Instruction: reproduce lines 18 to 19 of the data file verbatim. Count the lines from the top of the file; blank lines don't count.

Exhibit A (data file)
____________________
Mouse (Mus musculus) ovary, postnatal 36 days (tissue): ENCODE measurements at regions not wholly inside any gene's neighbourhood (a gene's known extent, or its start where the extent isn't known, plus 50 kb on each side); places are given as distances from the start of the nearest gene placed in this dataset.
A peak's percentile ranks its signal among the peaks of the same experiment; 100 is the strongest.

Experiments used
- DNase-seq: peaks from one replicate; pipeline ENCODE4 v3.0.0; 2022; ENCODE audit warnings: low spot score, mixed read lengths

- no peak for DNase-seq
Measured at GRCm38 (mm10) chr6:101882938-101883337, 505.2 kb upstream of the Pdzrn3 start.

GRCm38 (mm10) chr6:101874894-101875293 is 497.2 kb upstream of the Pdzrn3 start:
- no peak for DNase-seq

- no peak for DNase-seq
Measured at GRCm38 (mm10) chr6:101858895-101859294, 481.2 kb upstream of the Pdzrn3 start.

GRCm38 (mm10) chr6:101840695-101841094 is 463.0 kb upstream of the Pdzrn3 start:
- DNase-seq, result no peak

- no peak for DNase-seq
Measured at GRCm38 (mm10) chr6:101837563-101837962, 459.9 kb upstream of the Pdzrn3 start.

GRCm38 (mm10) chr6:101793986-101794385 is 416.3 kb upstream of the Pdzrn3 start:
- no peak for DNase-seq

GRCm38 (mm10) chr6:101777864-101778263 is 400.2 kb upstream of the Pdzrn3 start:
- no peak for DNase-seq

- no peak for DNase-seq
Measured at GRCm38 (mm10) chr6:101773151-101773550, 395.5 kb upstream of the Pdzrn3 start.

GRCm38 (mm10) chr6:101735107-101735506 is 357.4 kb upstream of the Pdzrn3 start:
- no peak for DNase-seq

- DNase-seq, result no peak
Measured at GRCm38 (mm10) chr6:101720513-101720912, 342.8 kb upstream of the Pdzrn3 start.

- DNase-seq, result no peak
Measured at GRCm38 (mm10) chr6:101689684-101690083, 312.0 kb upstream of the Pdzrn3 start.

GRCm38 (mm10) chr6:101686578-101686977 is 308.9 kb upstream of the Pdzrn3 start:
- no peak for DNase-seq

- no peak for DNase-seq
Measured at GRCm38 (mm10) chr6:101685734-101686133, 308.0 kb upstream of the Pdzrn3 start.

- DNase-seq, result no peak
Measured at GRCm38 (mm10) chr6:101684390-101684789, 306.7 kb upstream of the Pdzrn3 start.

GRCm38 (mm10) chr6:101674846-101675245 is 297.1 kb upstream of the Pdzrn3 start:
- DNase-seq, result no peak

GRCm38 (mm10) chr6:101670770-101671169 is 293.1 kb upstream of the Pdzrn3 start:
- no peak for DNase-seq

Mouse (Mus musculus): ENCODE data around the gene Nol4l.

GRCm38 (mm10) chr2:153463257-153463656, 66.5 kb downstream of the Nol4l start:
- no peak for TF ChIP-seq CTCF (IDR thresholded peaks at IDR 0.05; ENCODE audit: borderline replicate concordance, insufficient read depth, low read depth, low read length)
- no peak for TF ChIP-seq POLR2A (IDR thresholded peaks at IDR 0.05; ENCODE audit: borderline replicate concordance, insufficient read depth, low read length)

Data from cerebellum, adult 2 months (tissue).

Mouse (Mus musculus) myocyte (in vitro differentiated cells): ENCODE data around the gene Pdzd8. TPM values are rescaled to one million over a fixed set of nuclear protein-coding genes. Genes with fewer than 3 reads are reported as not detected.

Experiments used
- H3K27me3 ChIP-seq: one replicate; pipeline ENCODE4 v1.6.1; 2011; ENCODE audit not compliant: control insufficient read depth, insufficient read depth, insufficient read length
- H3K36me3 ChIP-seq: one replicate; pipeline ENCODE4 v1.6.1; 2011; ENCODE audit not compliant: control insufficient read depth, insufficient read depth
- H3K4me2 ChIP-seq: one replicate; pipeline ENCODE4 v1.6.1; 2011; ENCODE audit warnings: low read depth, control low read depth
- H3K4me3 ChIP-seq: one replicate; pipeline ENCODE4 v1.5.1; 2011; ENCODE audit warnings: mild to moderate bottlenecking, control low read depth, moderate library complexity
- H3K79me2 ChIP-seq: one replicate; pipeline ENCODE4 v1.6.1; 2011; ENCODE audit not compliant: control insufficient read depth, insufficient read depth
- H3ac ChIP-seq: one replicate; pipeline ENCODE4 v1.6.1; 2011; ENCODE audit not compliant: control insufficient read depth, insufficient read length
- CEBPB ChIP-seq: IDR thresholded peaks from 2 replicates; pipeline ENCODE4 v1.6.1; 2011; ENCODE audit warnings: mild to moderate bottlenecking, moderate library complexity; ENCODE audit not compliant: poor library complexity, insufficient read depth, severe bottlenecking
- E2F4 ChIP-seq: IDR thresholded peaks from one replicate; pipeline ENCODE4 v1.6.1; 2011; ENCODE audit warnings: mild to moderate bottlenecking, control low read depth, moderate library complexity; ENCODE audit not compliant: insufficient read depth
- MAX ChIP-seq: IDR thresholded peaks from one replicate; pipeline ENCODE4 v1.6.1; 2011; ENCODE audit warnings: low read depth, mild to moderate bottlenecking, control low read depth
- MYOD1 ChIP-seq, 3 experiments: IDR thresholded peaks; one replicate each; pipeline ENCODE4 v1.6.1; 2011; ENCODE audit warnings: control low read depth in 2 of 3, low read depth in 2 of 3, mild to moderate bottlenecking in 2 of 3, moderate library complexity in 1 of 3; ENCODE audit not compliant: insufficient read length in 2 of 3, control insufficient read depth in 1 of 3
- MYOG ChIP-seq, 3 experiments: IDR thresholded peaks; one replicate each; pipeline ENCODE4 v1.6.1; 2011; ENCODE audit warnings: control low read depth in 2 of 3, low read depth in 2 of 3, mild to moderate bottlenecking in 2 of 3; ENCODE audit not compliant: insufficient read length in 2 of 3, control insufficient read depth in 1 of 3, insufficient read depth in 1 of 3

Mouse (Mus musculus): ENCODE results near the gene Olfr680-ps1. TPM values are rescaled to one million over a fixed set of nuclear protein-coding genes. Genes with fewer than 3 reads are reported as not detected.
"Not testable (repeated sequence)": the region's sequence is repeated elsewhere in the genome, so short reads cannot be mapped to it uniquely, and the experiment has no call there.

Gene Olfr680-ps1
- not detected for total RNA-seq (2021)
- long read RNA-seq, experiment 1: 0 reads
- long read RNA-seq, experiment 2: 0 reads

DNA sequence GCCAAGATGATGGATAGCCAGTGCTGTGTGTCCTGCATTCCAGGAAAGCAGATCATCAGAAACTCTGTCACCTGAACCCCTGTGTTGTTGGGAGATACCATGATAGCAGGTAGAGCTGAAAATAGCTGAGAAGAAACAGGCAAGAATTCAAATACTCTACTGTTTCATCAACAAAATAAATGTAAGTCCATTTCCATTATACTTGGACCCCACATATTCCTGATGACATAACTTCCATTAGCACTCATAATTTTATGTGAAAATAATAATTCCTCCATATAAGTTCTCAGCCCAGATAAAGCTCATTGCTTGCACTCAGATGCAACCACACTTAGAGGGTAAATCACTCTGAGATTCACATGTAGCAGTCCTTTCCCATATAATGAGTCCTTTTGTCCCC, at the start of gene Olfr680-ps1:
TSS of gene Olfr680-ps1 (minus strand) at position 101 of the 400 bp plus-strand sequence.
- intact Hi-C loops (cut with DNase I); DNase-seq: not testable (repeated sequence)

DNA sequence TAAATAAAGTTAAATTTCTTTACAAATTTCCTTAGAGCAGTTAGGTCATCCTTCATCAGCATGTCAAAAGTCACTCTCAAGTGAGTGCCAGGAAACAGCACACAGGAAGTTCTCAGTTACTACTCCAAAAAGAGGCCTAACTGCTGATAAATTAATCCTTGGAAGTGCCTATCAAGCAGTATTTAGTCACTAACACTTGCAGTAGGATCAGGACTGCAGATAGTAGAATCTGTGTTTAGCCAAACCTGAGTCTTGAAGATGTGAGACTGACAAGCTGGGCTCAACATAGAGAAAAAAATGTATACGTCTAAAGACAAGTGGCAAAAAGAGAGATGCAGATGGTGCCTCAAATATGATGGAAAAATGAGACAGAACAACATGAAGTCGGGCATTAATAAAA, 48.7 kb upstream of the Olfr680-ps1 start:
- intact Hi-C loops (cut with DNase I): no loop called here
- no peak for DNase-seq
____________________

- no peak for DNase-seq

- no peak for DNase-seq